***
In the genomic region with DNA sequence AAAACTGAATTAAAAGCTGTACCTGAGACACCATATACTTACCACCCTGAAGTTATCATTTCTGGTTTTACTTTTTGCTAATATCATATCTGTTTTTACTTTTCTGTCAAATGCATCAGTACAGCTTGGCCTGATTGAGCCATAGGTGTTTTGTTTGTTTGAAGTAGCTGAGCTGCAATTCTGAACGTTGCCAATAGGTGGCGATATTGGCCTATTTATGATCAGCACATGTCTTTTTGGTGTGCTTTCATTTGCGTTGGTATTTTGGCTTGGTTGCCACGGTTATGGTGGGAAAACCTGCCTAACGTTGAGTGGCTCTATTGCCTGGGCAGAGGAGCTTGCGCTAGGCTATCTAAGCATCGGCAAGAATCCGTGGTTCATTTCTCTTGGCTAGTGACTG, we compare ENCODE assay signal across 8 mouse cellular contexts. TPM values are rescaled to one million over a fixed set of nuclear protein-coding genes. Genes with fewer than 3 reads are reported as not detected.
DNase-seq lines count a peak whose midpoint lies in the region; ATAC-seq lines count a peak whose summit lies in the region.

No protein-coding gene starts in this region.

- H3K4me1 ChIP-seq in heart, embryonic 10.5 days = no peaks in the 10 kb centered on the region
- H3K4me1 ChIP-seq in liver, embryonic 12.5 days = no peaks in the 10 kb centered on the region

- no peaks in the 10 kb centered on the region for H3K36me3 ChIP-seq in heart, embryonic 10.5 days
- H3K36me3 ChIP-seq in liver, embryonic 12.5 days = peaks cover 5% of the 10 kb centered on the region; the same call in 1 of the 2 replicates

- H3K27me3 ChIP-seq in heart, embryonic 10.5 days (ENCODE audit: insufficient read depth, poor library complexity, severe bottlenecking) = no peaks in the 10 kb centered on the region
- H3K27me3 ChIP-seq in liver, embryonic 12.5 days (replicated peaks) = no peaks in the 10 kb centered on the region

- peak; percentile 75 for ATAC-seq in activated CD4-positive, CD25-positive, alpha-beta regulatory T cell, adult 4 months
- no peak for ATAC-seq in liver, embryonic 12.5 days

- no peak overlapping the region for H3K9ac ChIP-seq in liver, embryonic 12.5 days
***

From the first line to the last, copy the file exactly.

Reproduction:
In the genomic region with DNA sequence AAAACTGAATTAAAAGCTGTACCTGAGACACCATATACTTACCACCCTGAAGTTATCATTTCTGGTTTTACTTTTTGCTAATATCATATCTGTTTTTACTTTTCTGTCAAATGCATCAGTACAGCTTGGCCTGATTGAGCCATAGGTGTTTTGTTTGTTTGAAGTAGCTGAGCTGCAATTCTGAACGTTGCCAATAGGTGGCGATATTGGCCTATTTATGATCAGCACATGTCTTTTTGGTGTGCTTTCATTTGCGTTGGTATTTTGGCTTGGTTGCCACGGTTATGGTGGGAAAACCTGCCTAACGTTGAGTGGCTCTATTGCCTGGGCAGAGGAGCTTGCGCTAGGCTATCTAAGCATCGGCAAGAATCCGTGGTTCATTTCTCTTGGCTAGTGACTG, we compare ENCODE assay signal across 8 mouse cellular contexts. TPM values are rescaled to one million over a fixed set of nuclear protein-coding genes. Genes with fewer than 3 reads are reported as not detected.
DNase-seq lines count a peak whose midpoint lies in the region; ATAC-seq lines count a peak whose summit lies in the region.

No protein-coding gene starts in this region.

- H3K4me1 ChIP-seq in heart, embryonic 10.5 days = no peaks in the 10 kb centered on the region
- H3K4me1 ChIP-seq in liver, embryonic 12.5 days = no peaks in the 10 kb centered on the region

- no peaks in the 10 kb centered on the region for H3K36me3 ChIP-seq in heart, embryonic 10.5 days
- H3K36me3 ChIP-seq in liver, embryonic 12.5 days = peaks cover 5% of the 10 kb centered on the region; the same call in 1 of the 2 replicates

- H3K27me3 ChIP-seq in heart, embryonic 10.5 days (ENCODE audit: insufficient read depth, poor library complexity, severe bottlenecking) = no peaks in the 10 kb centered on the region
- H3K27me3 ChIP-seq in liver, embryonic 12.5 days (replicated peaks) = no peaks in the 10 kb centered on the region

- peak; percentile 75 for ATAC-seq in activated CD4-positive, CD25-positive, alpha-beta regulatory T cell, adult 4 months
- no peak for ATAC-seq in liver, embryonic 12.5 days

- no peak overlapping the region for H3K9ac ChIP-seq in liver, embryonic 12.5 days